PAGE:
Many applications of machine learning and reinforcement learning approaches require a transfer of the trained neural network to the embedded software framework of the target control unit as a final step. Usually, the training is conducted in a specialized training environment such as PyTorch, Tensorflow, Julia or similar. Each environment has its own representation of the trainable models and as long as the training and evaluation is ongoing, the user does not need to know the exact internal structures. This situation changes, when the training is completed and the trained neural networks needs to be transferred to a testing platform, such as a rapid prototyping system or an embedded control unit.
We developed a python-package for this purpose, that implements an intuitive, layer-based representation of neural networks. This representation can then be saved in a mat- or json-file and then be archived or exchanged with other developers. The most important feature of the package is however a code generator, that generates native C-code to represent the neural network. This C-code serves as a basis for several applications. In simulation tools such as Simulink, the exported neural networks can then be validated inside the embedding control algorithms. Furthermore, the networks as such or within the embedding algorithm can be compiled into a Functional-Mockup-Unit (FMU) , e.g. to share it with users without disclosing the source-code. Finally, Simulink (among others) enables the code-generation for real-time targets, thus completing the transfer to the real-world system. The graphic below depicts an exemplary application of the described export-toolchain. In this case, the training was conducted using Stable-Baselines3 (Sb3), a reinforcement learning library based on PyTorch. The corresponding Sb3-Adapter transfers the specific representation to the developed simplistic representation. The generated C-code is then automatically compiled into a S-Function and as such ready to use in Simulink.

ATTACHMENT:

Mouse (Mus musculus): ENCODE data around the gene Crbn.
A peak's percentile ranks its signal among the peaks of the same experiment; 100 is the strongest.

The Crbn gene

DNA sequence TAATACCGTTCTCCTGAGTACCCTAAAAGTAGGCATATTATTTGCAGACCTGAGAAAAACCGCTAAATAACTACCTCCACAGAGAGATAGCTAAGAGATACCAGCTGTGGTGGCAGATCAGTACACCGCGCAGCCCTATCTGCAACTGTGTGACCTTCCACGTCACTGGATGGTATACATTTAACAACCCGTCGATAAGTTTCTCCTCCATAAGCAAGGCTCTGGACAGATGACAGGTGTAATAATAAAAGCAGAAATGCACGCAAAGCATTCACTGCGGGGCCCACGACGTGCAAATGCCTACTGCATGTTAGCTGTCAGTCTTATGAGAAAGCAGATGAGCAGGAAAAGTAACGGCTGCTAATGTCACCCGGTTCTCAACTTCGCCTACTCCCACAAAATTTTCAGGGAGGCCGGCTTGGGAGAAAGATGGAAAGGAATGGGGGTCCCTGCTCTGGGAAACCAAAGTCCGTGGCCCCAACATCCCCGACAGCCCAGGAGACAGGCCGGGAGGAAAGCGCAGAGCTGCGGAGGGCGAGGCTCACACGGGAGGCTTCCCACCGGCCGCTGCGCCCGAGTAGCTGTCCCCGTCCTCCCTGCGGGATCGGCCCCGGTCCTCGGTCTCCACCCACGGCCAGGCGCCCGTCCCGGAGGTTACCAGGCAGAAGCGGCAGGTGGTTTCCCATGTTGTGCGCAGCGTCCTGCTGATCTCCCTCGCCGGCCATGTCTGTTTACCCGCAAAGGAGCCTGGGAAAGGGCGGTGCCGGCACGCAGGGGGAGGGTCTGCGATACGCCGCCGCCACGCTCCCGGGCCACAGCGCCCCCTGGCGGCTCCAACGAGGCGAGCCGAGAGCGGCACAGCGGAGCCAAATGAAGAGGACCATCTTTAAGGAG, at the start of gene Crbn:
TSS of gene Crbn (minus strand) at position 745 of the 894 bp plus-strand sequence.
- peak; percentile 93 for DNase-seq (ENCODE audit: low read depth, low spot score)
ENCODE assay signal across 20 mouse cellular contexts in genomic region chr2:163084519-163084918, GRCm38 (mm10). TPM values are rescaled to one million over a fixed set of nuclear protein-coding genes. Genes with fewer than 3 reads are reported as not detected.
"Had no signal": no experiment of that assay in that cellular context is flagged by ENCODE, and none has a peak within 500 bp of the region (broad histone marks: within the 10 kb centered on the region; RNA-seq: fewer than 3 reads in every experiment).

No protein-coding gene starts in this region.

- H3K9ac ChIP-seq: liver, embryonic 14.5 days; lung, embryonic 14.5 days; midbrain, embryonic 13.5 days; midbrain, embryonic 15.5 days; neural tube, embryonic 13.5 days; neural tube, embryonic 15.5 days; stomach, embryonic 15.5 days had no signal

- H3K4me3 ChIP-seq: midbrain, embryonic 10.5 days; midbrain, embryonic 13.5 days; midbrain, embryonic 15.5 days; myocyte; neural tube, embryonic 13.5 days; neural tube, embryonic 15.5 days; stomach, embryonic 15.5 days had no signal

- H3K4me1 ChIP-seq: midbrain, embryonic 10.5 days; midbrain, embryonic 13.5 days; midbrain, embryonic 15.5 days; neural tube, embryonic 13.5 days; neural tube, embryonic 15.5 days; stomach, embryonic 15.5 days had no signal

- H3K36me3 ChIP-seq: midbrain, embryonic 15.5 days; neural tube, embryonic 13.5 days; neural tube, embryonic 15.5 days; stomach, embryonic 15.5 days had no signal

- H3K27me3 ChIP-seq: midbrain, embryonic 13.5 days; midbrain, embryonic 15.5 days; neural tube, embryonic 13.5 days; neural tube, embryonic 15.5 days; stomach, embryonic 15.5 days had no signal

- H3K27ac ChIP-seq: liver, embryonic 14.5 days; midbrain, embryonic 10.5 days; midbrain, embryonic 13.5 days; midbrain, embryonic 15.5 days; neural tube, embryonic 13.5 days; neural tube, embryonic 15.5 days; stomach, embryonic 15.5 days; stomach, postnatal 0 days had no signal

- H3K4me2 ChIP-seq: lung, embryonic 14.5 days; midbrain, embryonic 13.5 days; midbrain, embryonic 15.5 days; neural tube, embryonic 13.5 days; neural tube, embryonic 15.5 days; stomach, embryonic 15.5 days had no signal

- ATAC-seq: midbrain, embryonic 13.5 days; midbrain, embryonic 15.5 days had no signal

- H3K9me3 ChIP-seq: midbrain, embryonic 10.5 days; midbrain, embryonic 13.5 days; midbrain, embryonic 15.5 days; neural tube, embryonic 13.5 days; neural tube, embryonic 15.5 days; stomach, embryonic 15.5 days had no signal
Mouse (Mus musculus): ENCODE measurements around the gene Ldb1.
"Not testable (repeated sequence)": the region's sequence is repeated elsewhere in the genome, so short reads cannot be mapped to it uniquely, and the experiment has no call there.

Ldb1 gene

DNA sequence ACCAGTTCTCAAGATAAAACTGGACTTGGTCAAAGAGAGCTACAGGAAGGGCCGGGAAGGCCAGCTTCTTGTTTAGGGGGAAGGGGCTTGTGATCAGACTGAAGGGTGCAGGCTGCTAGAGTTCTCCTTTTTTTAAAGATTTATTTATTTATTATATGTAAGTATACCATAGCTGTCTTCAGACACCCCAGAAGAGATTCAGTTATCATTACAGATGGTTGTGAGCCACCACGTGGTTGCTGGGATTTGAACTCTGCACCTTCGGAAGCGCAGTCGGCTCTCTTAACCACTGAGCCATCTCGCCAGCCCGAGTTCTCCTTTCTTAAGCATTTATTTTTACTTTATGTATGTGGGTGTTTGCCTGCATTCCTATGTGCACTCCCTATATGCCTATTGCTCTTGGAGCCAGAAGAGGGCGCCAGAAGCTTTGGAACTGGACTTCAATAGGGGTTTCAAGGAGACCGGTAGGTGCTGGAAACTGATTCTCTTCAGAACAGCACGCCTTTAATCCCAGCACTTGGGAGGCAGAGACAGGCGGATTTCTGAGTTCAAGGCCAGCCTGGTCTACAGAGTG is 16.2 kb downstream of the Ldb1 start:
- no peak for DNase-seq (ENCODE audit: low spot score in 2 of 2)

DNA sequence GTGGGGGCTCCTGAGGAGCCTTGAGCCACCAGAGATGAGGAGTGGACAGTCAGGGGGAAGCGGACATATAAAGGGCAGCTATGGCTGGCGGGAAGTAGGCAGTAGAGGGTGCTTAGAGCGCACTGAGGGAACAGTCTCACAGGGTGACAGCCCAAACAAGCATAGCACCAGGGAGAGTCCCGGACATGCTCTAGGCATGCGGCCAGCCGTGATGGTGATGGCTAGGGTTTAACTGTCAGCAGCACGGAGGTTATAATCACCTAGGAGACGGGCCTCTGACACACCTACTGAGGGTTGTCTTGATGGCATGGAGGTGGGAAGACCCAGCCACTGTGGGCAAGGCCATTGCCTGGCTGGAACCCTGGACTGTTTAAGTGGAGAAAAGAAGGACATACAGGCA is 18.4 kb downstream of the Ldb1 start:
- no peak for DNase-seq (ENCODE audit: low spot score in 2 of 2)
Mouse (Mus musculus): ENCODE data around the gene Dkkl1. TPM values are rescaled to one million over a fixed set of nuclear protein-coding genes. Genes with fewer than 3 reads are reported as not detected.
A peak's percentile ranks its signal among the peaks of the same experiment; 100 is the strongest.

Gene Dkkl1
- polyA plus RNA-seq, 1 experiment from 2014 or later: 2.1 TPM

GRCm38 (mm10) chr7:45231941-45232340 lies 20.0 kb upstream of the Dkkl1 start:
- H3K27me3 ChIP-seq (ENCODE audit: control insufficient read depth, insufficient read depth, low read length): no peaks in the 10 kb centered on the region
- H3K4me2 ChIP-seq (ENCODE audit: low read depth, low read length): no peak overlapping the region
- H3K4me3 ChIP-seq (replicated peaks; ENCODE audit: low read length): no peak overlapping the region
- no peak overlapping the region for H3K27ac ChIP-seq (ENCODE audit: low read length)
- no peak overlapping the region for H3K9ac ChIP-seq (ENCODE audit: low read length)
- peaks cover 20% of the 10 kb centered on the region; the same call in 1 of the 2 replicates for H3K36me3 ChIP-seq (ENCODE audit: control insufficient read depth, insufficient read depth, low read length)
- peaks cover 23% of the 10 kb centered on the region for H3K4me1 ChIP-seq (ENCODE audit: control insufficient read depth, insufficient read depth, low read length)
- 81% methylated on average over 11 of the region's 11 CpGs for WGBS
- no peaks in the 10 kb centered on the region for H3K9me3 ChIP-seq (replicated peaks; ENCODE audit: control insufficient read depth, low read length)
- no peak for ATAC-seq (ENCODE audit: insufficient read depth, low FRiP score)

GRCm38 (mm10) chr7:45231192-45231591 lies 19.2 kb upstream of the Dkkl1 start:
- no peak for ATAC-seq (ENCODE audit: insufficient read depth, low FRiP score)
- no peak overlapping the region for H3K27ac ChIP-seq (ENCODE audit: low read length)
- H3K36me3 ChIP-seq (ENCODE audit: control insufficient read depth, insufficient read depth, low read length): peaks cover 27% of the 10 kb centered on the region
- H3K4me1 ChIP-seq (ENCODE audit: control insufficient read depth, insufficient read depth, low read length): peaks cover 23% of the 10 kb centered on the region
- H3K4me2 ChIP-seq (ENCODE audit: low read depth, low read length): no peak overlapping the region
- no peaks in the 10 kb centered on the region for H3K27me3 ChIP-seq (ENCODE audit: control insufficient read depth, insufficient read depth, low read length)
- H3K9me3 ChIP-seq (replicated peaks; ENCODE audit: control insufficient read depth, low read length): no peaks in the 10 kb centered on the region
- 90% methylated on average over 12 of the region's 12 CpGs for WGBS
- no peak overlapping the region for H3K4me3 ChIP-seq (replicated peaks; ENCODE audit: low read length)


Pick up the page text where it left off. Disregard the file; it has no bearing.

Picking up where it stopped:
For the usage of different sources or even standardized representations such as Open Neural Network Exchange Format (ONNX), only the corresponding adapter must be implemented in python, which is usually straightforward.